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Jim Lidestri

Tech veteran Jim Lidestri worked at big companies like IBM and Sprint before wanting to explore his entrepreneurial side. He joined Houston-based Interliant, a cloud-based application service provider, and built it from a 25-employee, $3 million business into a 200-person, $25 million-a-year company before taking it public and growing it further into a $100 million company.

He started Border City Media and BuzzAngle Music in 2012, launching the first charts on Global Release Day last July to take on Nielsen's SoundScan by offering the user daily sales/streaming reports and data which could be accessed in one place. He has already signed up all the major U.S. distributors, the RIAA and a variety of others such as Beggars Group, Country Music Television, Songs Music Publishing, Epitaph Records, Eleven Seven Music, Dualtone Music Group, CD Baby, Crush Management and Q Prime Management. They are now beginning to track streaming data in U.K., France, Italy, Spain and Brazil. In this day and age of instantaneous streaming and "surprise" releases, Lidestri insists BuzzAngle Music is able to improve upon the existing model.

The creation of BuzzAngle is certainly a reaction to the 24/7 activity of streaming as opposed to Nielsen/SoundScan's weekly chart.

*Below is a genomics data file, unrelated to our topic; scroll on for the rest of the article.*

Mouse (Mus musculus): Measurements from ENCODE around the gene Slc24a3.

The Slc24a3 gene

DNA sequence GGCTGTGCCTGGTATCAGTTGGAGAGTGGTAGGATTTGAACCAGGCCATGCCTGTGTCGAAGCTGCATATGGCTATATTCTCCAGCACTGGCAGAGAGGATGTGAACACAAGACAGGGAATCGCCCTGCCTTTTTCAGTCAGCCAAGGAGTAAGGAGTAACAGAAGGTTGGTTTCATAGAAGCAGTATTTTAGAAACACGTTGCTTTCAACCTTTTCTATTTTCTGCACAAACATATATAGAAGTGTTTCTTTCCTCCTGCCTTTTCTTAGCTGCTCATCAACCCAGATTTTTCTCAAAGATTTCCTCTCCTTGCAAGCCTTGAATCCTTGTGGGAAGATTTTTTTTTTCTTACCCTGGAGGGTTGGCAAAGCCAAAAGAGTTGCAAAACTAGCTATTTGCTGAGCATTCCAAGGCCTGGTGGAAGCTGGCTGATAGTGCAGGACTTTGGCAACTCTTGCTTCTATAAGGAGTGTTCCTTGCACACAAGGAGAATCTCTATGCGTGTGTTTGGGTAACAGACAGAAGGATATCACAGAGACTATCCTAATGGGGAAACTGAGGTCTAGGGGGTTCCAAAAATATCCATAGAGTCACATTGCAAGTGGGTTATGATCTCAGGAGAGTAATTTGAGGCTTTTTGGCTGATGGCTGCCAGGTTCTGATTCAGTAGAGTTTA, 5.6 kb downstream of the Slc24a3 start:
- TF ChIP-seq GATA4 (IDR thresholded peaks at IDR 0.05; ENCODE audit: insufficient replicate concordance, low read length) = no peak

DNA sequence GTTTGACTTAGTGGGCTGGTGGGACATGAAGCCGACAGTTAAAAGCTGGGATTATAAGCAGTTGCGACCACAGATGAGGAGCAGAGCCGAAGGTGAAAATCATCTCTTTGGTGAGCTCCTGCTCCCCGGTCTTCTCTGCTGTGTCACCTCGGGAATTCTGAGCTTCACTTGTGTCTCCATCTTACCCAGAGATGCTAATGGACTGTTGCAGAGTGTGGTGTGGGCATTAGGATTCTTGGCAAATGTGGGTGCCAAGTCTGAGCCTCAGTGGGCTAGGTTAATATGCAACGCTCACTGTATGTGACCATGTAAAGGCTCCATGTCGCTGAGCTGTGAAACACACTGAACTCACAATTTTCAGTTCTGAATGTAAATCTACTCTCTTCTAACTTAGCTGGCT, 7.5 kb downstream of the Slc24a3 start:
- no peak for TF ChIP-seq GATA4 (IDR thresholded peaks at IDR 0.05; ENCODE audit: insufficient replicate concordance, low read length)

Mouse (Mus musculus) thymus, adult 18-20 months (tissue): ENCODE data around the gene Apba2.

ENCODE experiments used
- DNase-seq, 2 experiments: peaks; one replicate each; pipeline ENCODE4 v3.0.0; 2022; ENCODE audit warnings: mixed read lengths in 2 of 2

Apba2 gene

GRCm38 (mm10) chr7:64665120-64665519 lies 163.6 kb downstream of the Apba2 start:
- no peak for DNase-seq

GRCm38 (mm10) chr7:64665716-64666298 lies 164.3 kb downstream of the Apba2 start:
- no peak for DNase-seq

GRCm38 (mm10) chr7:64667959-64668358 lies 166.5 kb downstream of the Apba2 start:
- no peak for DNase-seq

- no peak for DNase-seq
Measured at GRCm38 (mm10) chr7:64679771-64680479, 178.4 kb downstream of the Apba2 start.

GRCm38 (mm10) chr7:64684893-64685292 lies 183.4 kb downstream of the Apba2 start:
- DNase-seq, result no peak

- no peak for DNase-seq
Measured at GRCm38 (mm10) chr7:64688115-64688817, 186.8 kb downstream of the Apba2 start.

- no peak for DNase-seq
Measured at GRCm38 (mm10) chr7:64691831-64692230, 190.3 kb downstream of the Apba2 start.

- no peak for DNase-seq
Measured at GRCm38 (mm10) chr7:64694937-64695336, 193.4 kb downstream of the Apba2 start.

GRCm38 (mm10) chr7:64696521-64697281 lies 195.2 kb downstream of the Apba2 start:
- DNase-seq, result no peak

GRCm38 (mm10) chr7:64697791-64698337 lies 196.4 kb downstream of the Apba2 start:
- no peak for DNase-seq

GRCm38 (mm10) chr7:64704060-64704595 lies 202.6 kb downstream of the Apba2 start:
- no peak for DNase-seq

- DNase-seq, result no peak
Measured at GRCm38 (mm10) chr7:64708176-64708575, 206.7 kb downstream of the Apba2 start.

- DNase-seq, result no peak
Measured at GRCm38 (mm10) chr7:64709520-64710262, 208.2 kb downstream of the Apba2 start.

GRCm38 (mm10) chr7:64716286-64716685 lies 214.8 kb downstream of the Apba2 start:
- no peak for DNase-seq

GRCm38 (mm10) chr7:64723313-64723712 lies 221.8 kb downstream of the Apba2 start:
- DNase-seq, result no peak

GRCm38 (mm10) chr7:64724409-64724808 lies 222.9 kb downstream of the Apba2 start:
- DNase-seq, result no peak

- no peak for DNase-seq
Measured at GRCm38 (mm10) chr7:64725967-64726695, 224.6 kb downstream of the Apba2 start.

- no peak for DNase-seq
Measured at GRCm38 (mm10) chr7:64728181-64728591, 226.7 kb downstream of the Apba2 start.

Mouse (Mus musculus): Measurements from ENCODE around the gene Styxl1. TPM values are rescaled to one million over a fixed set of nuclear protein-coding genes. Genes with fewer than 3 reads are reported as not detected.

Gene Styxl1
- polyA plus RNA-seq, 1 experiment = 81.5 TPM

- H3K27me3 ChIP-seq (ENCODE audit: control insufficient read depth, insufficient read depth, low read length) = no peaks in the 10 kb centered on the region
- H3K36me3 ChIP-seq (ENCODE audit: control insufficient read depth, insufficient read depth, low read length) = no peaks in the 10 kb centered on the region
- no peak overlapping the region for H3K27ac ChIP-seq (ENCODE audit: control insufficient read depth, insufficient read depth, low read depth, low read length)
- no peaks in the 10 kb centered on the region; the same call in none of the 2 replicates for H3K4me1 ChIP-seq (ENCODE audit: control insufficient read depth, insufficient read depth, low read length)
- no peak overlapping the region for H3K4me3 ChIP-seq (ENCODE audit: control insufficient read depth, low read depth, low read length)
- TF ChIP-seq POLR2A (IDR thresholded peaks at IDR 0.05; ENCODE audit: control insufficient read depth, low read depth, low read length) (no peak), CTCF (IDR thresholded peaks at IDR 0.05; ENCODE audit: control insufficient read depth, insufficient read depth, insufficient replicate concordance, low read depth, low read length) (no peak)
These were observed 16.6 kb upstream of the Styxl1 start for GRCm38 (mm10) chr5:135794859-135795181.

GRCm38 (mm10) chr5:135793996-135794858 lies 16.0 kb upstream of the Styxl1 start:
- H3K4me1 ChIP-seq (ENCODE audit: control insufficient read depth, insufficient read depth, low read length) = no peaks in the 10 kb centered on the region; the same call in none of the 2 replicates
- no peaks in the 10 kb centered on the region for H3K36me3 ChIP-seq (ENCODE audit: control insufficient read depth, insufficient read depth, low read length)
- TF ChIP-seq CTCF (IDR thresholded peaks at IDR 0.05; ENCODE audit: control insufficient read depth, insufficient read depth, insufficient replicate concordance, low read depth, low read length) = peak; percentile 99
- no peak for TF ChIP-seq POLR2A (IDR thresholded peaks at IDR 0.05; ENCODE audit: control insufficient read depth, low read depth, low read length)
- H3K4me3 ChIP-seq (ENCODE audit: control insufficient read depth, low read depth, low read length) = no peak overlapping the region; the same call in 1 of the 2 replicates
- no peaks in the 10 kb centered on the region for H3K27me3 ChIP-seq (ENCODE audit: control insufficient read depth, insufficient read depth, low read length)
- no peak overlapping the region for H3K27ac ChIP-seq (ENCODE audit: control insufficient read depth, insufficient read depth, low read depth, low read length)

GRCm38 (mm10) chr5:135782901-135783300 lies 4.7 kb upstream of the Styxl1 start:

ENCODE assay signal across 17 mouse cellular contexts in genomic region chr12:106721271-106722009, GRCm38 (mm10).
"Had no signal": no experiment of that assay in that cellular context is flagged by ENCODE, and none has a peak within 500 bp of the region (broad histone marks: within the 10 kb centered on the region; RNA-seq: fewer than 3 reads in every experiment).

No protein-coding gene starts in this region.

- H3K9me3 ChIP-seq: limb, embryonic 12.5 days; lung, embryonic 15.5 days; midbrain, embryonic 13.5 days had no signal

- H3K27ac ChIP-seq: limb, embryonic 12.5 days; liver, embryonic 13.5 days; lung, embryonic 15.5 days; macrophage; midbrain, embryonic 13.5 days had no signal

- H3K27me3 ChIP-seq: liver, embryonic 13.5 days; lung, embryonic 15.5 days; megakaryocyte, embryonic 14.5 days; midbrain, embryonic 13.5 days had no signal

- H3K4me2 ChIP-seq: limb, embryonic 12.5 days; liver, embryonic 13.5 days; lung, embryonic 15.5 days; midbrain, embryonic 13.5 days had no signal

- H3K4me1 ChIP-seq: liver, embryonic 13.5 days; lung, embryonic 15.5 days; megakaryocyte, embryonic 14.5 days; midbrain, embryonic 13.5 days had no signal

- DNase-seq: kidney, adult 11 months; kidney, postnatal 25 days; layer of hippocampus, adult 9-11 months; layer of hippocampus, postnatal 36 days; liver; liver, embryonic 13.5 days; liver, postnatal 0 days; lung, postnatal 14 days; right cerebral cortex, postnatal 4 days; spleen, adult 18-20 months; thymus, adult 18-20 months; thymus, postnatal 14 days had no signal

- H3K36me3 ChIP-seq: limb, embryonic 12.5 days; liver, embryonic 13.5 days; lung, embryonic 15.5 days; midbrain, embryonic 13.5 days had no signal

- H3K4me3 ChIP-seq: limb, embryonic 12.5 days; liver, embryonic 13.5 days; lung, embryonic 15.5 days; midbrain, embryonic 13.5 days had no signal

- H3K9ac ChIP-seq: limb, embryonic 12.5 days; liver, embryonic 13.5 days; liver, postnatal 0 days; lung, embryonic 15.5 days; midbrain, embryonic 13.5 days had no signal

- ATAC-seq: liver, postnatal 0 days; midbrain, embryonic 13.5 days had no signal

There were just a number of things that I looked at from the outside that didn't make any sense. And one of those was the timeliness of the data. It was crazy to only have weekly data. Everything happens on a particular day - concerts, releases, promotions, TV appearances. You want to pinpoint the reaction to those specific daily events. And yes, the activity of streaming just made it that more imperative.

You are out to take on SoundScan?
Yes, we're definitely competing with them head on. We have the same information in terms of the data. I originally had the idea for a consumer application, which I took to Nielsen and proposed a partnership where I would build some business applications for them and they would license data to me for my consumer idea. The deal didn't happen and at that point, I felt I wanted to try to do it on my own. So I pivoted away from the idea of a consumer orientation to take on this B2B service in music. I still would like to put a few more pillars in the company -- maybe include movies, video games or books - before I go back to include the consumer application. It makes sense to put all those categories in one place so companies that have products in each of them - like, say, a Disney - can access that data in a singular platform.

With all these "surprise" releases, the idea of any kind of set Global Release Day loses its meaning.
I don't think that they are incongruous. We've built a system that can handle both the planned releases and the surprise releases. With BuzzAngle, you can look at last week, week-to-date or yesterday. On Monday, when Billboard is announcing the last week's chart, we're already two days into the new week, showing those results.

BuzzAngle uses the same methodology as SoundScan, with 10 tracks and 1,500 streams as equivalent albums?
Yes, we're using the same calculation to make it easy on the industry. We're trying to approximate the revenue. The streaming business model is still so fluid that I think you'll see changes there.

What do you feel is the future of physical product in the marketplace?